Critics raise the point that sometimes the game slowing down is a good thing, particularly in these big moments. I don’t necessarily disagree, but I also think we’re conditioned to think that way because that’s how we’ve consumed every big moment. A couple summers ago, I sat down and watched some of the postseason games from the Mets’ 1986 World Series run. I’m no Mets fan, but it really is some of the best baseball you’ll ever see. One of the things that immediately stands out is how quick the pitchers work. And let me tell you, it never took away from the suspense and the tension of the moment.

Joez McFly, a personality from Jomboy Media and a popular presence on baseball Twitter, posted a clip from the 2016 NLCS between the Los Angeles Dodgers and the Chicago Cubs. On the mound is Pedro Baez, a reliever infamous for taking his time in between pitches. In the clip, there’s nearly two minutes of dead, non-action time in between Baez’s first pitch and second pitch. Simultaneously, a looped video of a Jose Altuve inside-the-park home run was able to play in full seven times. Jose Altuve hit seven inside-the-park home runs in between one pitch to another. That’s insane, and while it’s obviously an extreme example, it is a reminder of how slow these games can get, especially in the big moments.

Right now, the pitch clock doesn’t look great. The important thing to remember is it’s not supposed to look great. The goal of Spring Training is to get MLB players in the rhythm so that they’re ready for the pitch clock come April. Umpires are being told to enforce the pitch clock rules as strictly as possible. The goal is for the pitch clock to be an afterthought. No one wants pitch clock violations, and they certainly don’t want it affecting the game’s big moments.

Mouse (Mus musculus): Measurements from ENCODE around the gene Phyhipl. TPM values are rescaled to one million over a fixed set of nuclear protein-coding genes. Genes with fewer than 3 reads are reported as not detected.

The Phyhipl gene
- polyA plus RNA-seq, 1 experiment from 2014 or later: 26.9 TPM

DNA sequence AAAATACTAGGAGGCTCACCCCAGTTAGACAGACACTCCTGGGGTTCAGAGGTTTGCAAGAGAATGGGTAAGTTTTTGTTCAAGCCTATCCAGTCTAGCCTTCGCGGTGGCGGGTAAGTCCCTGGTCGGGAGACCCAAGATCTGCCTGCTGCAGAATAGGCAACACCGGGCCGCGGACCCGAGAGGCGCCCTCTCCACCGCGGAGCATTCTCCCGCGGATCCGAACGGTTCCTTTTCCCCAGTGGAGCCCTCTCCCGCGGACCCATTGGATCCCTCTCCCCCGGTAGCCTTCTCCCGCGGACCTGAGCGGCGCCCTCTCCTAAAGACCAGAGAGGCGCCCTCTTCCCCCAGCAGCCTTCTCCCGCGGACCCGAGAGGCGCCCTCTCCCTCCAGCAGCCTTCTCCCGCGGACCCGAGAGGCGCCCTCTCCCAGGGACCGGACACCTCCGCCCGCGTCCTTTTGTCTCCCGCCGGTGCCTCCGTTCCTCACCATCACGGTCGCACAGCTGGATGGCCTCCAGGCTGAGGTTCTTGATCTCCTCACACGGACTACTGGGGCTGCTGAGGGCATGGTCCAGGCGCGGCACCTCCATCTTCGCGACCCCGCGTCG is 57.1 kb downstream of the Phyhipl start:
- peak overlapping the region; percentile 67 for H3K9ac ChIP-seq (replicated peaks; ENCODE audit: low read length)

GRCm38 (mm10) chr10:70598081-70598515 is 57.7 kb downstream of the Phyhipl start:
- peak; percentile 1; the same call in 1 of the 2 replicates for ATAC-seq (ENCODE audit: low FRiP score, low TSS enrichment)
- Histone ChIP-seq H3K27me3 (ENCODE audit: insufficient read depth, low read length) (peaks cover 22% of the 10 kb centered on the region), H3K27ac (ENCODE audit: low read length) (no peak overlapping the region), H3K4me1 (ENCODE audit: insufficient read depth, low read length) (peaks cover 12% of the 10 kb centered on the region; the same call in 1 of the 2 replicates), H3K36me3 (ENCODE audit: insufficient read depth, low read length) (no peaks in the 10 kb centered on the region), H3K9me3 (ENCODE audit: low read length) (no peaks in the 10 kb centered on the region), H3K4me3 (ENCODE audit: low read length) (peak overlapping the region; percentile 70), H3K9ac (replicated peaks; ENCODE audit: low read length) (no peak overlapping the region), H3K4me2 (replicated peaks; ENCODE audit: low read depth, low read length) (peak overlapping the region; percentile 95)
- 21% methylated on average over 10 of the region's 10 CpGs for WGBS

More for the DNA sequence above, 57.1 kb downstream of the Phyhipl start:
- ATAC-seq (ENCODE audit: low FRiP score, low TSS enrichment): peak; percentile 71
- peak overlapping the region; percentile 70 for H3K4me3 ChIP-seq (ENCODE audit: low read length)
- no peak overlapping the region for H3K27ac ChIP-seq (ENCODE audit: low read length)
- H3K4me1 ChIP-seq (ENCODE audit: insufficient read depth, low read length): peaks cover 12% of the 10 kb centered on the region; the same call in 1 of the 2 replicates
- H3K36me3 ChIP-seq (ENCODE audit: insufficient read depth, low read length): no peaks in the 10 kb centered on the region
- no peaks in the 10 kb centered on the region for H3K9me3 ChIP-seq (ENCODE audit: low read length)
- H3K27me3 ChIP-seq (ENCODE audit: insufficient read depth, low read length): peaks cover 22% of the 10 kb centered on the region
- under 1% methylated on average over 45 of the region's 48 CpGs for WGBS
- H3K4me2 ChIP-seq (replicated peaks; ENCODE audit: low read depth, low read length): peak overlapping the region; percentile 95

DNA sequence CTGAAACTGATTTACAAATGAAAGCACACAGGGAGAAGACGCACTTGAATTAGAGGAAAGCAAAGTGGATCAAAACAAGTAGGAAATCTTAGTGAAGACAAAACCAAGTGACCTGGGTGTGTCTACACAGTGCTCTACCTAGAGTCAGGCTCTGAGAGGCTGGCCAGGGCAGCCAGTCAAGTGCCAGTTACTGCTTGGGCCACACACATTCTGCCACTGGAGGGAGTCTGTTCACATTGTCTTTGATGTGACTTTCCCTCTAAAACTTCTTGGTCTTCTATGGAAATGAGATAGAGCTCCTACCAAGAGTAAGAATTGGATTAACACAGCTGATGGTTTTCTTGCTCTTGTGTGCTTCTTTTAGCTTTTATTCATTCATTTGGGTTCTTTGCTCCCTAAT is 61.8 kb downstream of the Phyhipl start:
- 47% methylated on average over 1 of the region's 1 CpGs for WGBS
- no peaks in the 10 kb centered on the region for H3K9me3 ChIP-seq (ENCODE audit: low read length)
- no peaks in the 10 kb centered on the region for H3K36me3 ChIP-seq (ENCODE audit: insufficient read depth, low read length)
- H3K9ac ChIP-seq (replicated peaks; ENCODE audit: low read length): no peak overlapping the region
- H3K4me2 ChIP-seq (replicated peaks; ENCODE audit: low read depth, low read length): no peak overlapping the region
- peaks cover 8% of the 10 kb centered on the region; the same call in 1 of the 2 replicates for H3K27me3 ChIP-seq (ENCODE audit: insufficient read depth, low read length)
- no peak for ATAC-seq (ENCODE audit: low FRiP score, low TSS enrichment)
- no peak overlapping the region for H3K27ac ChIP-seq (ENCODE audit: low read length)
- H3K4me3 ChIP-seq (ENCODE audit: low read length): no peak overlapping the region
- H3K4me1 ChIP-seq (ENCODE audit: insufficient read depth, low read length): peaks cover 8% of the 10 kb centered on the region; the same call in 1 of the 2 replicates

In the winter, former MLB player Raul Ibanez and EVP of Baseball Operations Morgan Sword, who both served on the rules committee, sat down with Jomboy Media to discuss the rule changes. “Our minor league experience was very bumpy as people get adjusted, and the first couple weeks of Spring Training, you’re gonna see some bumps,” said Sword. “But people get adjusted. The number of violations each week of the minor league season just falls off a cliff. As players get into a routine, they figure it out.” Right now in Spring Training, the average is close to two a game. As players get used to it, that number will fall.

There’s still a lot of uncertainty about how these rules will ultimately be enforced. Recall that a pitch clock has technically been in place for several years, it just hasn’t been enforced. That’s what it really comes down to.

What we all need to keep in mind is this is the point of Spring Training. We have a chance to work out the kinks before it really matters. MLB might have to put in place a new amendment to prevent Mets starter Max Scherzer from manipulating the pitch clock to mess with batters. Who knows exactly what April will look like? There’s a very real possibility that come the regular season, the umpires are not as strict with enforcing the clock as they were in Spring Training.

There’s also the possibility that players will adjust to the speed. As long as games aren’t being decided by pitch clock violations, we should be alright.